Boxum-Debolt et al v. Shawnee County District Attorney's Office et al
MEMORANDUM AND ORDER sustaining 154 Motion for Leave to File Response Out of Time. Signed by District Judge Kathryn H. Vratil on 04/10/2017. (cv)
IN THE UNITED STATES DISTRICT COURT
FOR THE DISTRICT OF KANSAS
KRYSTAL L. BOXUM-DEBOLT and
LISA ANNE MOORE,
MIKE KAGAY, in his official capacity
as District Attorney for the Third District
of the State of Kansas,
MEMORANDUM AND ORDER
Krystal L. Boxum-Debolt and Lisa Anne Moore bring suit against Mike Kagay in his official
capacity as District Attorney for the Third Judicial District of the State of Kansas. Plaintiffs assert
claims under Title VII of the Civil Rights Act of 1964, 42 U.S.C. § 2000e et seq., for gender
discrimination and retaliation based on complaints of gender and/or race discrimination. From
January 9 to 13, 2017, the Court held a jury trial which resulted in a verdict in favor of defendant
on all claims. See Verdict (Doc. #147). On January 17, 2017, the Court entered judgment.
Judgment In A Civil Case (Doc. #151). On February 14, 2017, plaintiffs filed a motion for new trial.
See Plaintiffs’ Motion For New Trial And Supporting Memorandum (Doc. #152). This matter
comes before the Court on defendant’s Motion For Leave To File Response Out Of Time (Doc.
#154) filed March 1, 2017.
As noted, on February 14, 2017, plaintiffs filed their motion for new trial. Pursuant to
D. Kan. Rule 6.1, defendant had 14 days – or until February 28, 2017 – to file a response. See
D. Kan. Rule 6.1(d)(2). Defendant did not do so. One day later, on March 1, 2017, defendant filed
a motion for leave to file his response out of time. Defendant asserts that on February 28, 2017, at
approximately 4:46 p.m., counsel completed the response and placed it in his office queue for filing.
At 5:20 p.m., counsel received a CM/ECF notice on his cell phone and believed that the response
had been filed. The text which counsel reviewed, however, did not include the case name. The next
day, on March 1, 2017, when counsel was en route to a court hearing in Wichita, he learned that the
CM/ECF notice which he viewed the day before was in another case and that due to interoffice
miscommunication, the response which he had prepared was not filed this case. Defendant seeks
leave to file the response out of time.
Plaintiffs oppose the request, asserting that defendant has not shown excusable neglect to
justify filing the response out of time. See Plaintiffs’ Brief In Opposition To Defendant’s Motion
For Leave To File Response Out Of Time (Doc. #156) filed March 15, 2017. Pursuant to D. Kan.
Rule 6.1, a party must file a motion for extension of time before the specified time expires and
absent a showing of excusable neglect, the Court will not grant extensions requested after the
specified time expires. Kan. Rule 6.1(a).1 Here, defendant did not request an extension of time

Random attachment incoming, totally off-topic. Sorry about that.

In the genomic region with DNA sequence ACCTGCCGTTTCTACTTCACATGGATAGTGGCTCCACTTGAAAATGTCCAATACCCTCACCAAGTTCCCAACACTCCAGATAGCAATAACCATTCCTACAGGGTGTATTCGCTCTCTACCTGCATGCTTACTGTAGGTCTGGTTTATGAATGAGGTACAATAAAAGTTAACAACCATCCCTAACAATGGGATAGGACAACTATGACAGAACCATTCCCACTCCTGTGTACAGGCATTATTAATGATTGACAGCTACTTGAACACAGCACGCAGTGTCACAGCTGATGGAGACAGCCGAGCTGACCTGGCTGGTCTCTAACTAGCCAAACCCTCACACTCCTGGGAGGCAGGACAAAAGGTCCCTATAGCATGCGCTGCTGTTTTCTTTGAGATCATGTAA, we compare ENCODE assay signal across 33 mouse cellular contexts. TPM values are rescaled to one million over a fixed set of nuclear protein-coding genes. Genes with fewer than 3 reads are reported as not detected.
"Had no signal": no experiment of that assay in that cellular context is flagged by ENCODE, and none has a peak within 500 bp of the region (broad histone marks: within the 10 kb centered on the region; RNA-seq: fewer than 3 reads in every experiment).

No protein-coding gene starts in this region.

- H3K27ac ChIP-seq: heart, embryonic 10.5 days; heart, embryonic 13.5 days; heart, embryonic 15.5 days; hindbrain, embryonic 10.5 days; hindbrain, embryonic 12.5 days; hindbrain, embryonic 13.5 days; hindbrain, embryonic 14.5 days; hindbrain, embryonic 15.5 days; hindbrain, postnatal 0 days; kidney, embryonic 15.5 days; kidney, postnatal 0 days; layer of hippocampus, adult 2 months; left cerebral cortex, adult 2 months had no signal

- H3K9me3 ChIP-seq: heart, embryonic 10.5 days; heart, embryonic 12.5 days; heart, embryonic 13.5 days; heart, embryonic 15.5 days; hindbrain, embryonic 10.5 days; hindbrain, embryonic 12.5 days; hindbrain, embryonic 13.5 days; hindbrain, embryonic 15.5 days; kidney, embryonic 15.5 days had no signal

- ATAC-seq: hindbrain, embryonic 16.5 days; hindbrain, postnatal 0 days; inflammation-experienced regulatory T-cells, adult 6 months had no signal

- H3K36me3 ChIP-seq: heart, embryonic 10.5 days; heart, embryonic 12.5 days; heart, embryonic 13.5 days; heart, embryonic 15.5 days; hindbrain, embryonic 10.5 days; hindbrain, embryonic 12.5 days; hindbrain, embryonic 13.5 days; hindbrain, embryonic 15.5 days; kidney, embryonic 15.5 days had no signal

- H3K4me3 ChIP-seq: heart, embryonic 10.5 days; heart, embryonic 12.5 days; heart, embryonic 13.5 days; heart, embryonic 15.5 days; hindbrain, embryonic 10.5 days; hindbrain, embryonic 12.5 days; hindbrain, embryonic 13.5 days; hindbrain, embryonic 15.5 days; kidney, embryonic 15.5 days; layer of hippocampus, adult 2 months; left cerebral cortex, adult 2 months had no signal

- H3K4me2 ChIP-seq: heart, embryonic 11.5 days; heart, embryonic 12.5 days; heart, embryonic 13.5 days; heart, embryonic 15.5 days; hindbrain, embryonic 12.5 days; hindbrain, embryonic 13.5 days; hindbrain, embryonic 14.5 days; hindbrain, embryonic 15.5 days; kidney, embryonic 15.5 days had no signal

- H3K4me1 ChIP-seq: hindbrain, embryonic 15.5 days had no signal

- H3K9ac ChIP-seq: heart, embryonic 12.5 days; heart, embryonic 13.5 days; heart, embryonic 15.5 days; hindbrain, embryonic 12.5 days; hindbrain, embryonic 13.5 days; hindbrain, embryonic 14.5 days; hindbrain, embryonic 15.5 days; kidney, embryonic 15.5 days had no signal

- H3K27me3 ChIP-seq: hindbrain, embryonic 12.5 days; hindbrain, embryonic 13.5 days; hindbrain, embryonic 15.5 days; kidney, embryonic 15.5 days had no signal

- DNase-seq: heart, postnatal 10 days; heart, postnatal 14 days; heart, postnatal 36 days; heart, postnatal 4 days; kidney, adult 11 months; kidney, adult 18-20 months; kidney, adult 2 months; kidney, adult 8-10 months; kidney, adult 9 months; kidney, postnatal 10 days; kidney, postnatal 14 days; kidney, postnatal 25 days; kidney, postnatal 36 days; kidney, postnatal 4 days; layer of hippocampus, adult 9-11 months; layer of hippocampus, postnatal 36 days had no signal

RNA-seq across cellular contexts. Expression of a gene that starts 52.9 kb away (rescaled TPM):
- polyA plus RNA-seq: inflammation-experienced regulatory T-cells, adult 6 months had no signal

Rule 6.1(a) states, in part, as follows:
All motions for an extension of time to perform an act required or allowed to be done
within a specified time must show:
(1) whether there has been prior consultation with other parties and the views
of other parties;
(2) the date when the act was first due;
(3) if prior extensions have been granted, the number of extensions granted
and the date of expiration of the last extension; and
(4) the cause for the requested extension.
Parties must file the motion before the specified time expires. Absent a showing of
before the specified time to respond expired. Thus, he must show excusable neglect. See id.
Excusable neglect is a “somewhat elastic concept and is not limited strictly to omissions
caused by circumstances beyond the control of the movant.” Pioneer Inv. Servs. Co. v. Brunswick
Assocs. L.P., 507 U.S. 380, 392 (1993). The determination whether neglect is excusable is at
bottom an equitable one which requires the Court to consider all relevant circumstances including
(1) the danger of prejudice to the nonmoving party; (2) the length of the delay and its potential
impact on judicial proceedings; (3) the reason for the delay, including whether it was within the
reasonable control of the movant; and (4) whether movant acted in good faith. Id. at 395; Bishop
v. Corsentino, 371 F.3d 1203, 1206-07 (10th Cir. 2004).
Defendant states that counsel inadvertently believed that the response had been timely filed
when in fact, due to interoffice miscommunication, it was not. Ordinarily, mistakes by counsel do
not constitute excusable neglect.
See, e.g., Self v. Lansing Unified Sch. Dist. No. 469,
No. 13-2487-KHV, 2014 WL 6678632, at *1 (D. Kan. Nov. 25, 2014) (citing Pioneer Inv., 507 U.S.
at 392). In this case, however, the circumstances weigh in favor of allowing defendant leave to file
his response out of time. Defendant’s response will aid the Court in deciding plaintiffs’ motion on
the merits. Moreover, a one-day delay will not unduly prejudice plaintiffs or the judicial
proceedings. In addition, although the reason for the delay was entirely within counsel’s control,
the record does not suggest that defendant acted in bad faith. Accordingly, the Court will sustain
excusable neglect, the court will not grant extensions requested after the specified
D. Kan. Rule 6.1(a).
IT IS THEREFORE ORDERED that defendant’s Motion For Leave To File Response Out
Of Time (Doc. #154) filed March 1, 2017 be and hereby is SUSTAINED. On or before April 12,
2017, defendant may file his proposed response. On or before April 26, 2017, plaintiffs may file
a reply in support of their motion for new trial.
Dated this 10th day of April, 2017 at Kansas City, Kansas.
s/ Kathryn H. Vratil
KATHRYN H. VRATIL
United States District Judge
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